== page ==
Saturday, 23 January 2016

When 2 become 1...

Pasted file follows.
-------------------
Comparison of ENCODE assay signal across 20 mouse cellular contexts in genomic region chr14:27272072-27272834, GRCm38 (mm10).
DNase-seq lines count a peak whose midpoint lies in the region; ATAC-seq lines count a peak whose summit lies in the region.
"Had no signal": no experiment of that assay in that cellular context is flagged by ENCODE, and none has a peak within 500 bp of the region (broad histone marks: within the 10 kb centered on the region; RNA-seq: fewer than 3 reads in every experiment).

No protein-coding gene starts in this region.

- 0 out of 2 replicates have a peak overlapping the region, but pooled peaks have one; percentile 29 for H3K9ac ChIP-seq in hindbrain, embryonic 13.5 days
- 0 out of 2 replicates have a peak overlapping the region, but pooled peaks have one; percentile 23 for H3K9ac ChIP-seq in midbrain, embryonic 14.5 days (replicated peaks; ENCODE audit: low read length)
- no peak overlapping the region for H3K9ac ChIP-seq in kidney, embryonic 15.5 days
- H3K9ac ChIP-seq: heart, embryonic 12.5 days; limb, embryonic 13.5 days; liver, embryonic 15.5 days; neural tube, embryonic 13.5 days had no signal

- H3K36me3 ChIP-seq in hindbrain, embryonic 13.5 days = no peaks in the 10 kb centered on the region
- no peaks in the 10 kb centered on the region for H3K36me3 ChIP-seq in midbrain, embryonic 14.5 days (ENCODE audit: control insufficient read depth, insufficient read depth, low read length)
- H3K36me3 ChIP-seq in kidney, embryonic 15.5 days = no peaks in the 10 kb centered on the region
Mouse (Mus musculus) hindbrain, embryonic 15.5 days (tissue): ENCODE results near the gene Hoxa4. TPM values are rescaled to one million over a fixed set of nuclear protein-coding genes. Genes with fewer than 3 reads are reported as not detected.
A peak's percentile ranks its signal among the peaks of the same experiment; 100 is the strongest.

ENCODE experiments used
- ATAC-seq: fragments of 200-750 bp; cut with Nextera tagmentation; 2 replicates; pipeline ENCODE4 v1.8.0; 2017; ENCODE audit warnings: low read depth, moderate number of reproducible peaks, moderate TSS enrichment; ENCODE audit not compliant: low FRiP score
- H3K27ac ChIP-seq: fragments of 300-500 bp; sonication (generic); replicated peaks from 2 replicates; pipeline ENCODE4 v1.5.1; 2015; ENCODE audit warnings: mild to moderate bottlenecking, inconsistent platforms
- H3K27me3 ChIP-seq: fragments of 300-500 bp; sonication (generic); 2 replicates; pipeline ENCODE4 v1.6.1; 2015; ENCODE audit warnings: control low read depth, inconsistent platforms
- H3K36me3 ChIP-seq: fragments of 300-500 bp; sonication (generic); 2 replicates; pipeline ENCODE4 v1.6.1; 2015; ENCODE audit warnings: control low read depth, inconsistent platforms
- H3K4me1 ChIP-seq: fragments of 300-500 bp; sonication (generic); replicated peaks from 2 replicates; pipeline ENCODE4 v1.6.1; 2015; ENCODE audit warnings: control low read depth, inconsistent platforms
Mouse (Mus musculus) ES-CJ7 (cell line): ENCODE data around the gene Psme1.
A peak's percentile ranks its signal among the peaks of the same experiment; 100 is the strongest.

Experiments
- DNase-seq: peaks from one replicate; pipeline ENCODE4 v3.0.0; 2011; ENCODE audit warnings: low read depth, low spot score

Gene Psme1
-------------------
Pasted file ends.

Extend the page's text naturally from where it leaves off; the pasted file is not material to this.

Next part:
Winter in the UK can be very hit and miss. You blink and it's gone. Scotland usually does 'alright' but the mountains of England and Wales constantly tease you, leading you on like a school boy crush. A fall in temperatures, a dumping of snow, word on the grape vine that 'Route X' is in condition. The eyes begin to glisten, fingers tingle and stretch for the winter gear, a decision is made to go this weekend...then BAM! Thaw sets in, temperatures rise to double figures and that white gold we all crave is stripped from your grasp! UK winter IS gambling. It's addictive. It should come with a warning. Instead of pouring over the Financial Times and trying to decipher the stock market or working out this weekends winning lottery numbers (which by the way, is way easier then the following), we, as UK winter climbers, are looking with a vacant expression, at the cryptic lines and symbols on weather charts, pressing refresh on the Met Office Mountain Weather page, MWIS and that other weather website your mate Dave swears by because he saw it mentioned on an AD break while watching Bear Grylls repeats on...DAVE, to try and decipher the weather patterns criss crossing the UK to figure out...will Kinder be in this weekend?